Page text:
• Thu
  • Dec 25, 2014
  • Updated: 11:05am

The Last Affair

PUBLISHED : Sunday, 13 May, 2012, 12:00am
UPDATED : Sunday, 13 May, 2012, 12:00am
 

There is probably no film more illustrative of the underlying theme of Le French May's Cities in Cinema: Paris-Hong Kong series than this 1983 feature, the directorial debut of production designer Tony Au Ting-ping as well as the big-screen bow of TV star Carol Cheng Yu-ling. Although it was shot entirely on location in La Ville-Lumiere, The Last Affair is purely Hong Kong at heart and, reappraised from a perspective of nearly three decades, surprisingly representative of a movie industry in transition from New Wave experimentation to mainstream commercial colossus.

When it premiered in 1983, The Last Affair was anything but typical of contemporary theatrical fare. The year's top 10 Chinese-language money-makers belonged to the categories of raucous farce, action comedy, horror thriller and costume epic, genres with almost nothing in common with the chic t?te-?-t?tes (not to mention other body parts) between an unhappily married tourist (Cheng), a caddish violinist (Chow Yun-fat), and a bride-to-be unsure about her upcoming wedding (Pat Ha Man-chik).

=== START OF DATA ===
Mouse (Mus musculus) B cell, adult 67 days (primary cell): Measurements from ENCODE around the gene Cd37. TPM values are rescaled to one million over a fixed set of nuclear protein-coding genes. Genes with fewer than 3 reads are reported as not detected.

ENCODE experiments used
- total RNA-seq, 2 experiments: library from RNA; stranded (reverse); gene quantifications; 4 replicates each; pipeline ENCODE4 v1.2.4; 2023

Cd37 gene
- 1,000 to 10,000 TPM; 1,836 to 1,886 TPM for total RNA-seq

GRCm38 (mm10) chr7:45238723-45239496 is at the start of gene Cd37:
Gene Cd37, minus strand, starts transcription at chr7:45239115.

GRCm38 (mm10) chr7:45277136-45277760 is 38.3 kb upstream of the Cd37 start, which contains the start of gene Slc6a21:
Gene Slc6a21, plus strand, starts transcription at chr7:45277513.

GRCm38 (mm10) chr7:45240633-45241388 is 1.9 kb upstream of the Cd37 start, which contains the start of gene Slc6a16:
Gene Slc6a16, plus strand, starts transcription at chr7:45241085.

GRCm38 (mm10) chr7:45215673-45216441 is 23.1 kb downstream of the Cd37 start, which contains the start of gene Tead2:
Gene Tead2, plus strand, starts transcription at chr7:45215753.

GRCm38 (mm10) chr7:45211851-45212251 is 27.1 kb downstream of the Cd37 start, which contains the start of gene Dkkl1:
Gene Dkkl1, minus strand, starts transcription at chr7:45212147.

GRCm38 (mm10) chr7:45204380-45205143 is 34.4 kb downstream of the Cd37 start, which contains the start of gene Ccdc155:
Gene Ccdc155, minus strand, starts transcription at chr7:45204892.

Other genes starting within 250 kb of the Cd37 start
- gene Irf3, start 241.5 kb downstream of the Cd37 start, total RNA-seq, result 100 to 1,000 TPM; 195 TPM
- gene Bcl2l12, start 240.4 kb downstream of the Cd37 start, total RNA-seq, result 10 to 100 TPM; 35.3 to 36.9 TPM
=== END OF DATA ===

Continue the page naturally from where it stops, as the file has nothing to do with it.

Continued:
As far as Hong Kong audiences were concerned, the subject matter and the director's aesthetic aspirations were nearly as alien as the script's foreign locale. Though a Cheng-Chow teaming might today seem like sure-fire box office gold, the actors were then primarily known as TV performers. With its languid operatic interludes and refined bathtub trysts, The Last Affair grossed under HK$4 million.

Fast forward to the 21st century, and The Last Affair comes across as a harbinger of what would be Hong Kong's cinematic future on the festival and art house circuits, paving the way for filmmakers such as Wong Kar-wai and Stanley Kwan Kam-pang.

Chow and Cheng would appear together in another three films - My Will, I Will (1986), The Eighth Happiness (1988) and Now You See Love... Now You Don't (1992) - but reflecting the commercial reality of the duo's status, these made no attempt to be as dangerous, in thematic and stylistic terms, as their first and last Parisian affair.

The Last Affair, Sat, 4pm, Broadway Cinematheque, May 27, 1.30pm, Palace IFC

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